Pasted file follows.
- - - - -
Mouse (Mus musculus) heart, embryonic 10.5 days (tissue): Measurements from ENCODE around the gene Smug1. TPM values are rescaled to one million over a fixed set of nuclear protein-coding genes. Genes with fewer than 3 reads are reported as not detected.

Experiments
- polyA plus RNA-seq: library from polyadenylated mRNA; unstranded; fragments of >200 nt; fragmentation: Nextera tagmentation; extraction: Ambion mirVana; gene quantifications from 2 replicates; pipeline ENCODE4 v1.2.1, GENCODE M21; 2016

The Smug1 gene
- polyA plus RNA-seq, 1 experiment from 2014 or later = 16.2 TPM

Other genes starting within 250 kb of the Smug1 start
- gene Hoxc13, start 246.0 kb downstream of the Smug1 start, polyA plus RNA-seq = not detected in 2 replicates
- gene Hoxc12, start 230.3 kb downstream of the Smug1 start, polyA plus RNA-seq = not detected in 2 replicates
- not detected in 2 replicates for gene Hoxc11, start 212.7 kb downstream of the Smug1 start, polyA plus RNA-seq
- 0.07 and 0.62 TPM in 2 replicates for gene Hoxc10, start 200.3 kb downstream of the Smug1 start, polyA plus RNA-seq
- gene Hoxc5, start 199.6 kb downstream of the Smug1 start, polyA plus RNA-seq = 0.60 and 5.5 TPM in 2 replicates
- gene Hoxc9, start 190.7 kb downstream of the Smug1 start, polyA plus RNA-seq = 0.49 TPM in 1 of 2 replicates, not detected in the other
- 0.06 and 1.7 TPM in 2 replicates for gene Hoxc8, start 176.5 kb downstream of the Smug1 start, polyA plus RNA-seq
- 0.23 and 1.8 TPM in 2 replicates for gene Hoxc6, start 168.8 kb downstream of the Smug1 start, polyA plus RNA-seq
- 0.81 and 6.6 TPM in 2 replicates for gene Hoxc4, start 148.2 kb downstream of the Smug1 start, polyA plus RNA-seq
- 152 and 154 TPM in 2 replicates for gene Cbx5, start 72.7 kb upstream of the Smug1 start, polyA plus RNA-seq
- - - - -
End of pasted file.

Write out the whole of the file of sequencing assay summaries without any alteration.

Mouse (Mus musculus) heart, embryonic 10.5 days (tissue): Measurements from ENCODE around the gene Smug1. TPM values are rescaled to one million over a fixed set of nuclear protein-coding genes. Genes with fewer than 3 reads are reported as not detected.

Experiments
- polyA plus RNA-seq: library from polyadenylated mRNA; unstranded; fragments of >200 nt; fragmentation: Nextera tagmentation; extraction: Ambion mirVana; gene quantifications from 2 replicates; pipeline ENCODE4 v1.2.1, GENCODE M21; 2016

The Smug1 gene
- polyA plus RNA-seq, 1 experiment from 2014 or later = 16.2 TPM

Other genes starting within 250 kb of the Smug1 start
- gene Hoxc13, start 246.0 kb downstream of the Smug1 start, polyA plus RNA-seq = not detected in 2 replicates
- gene Hoxc12, start 230.3 kb downstream of the Smug1 start, polyA plus RNA-seq = not detected in 2 replicates
- not detected in 2 replicates for gene Hoxc11, start 212.7 kb downstream of the Smug1 start, polyA plus RNA-seq
- 0.07 and 0.62 TPM in 2 replicates for gene Hoxc10, start 200.3 kb downstream of the Smug1 start, polyA plus RNA-seq
- gene Hoxc5, start 199.6 kb downstream of the Smug1 start, polyA plus RNA-seq = 0.60 and 5.5 TPM in 2 replicates
- gene Hoxc9, start 190.7 kb downstream of the Smug1 start, polyA plus RNA-seq = 0.49 TPM in 1 of 2 replicates, not detected in the other
- 0.06 and 1.7 TPM in 2 replicates for gene Hoxc8, start 176.5 kb downstream of the Smug1 start, polyA plus RNA-seq
- 0.23 and 1.8 TPM in 2 replicates for gene Hoxc6, start 168.8 kb downstream of the Smug1 start, polyA plus RNA-seq
- 0.81 and 6.6 TPM in 2 replicates for gene Hoxc4, start 148.2 kb downstream of the Smug1 start, polyA plus RNA-seq
- 152 and 154 TPM in 2 replicates for gene Cbx5, start 72.7 kb upstream of the Smug1 start, polyA plus RNA-seq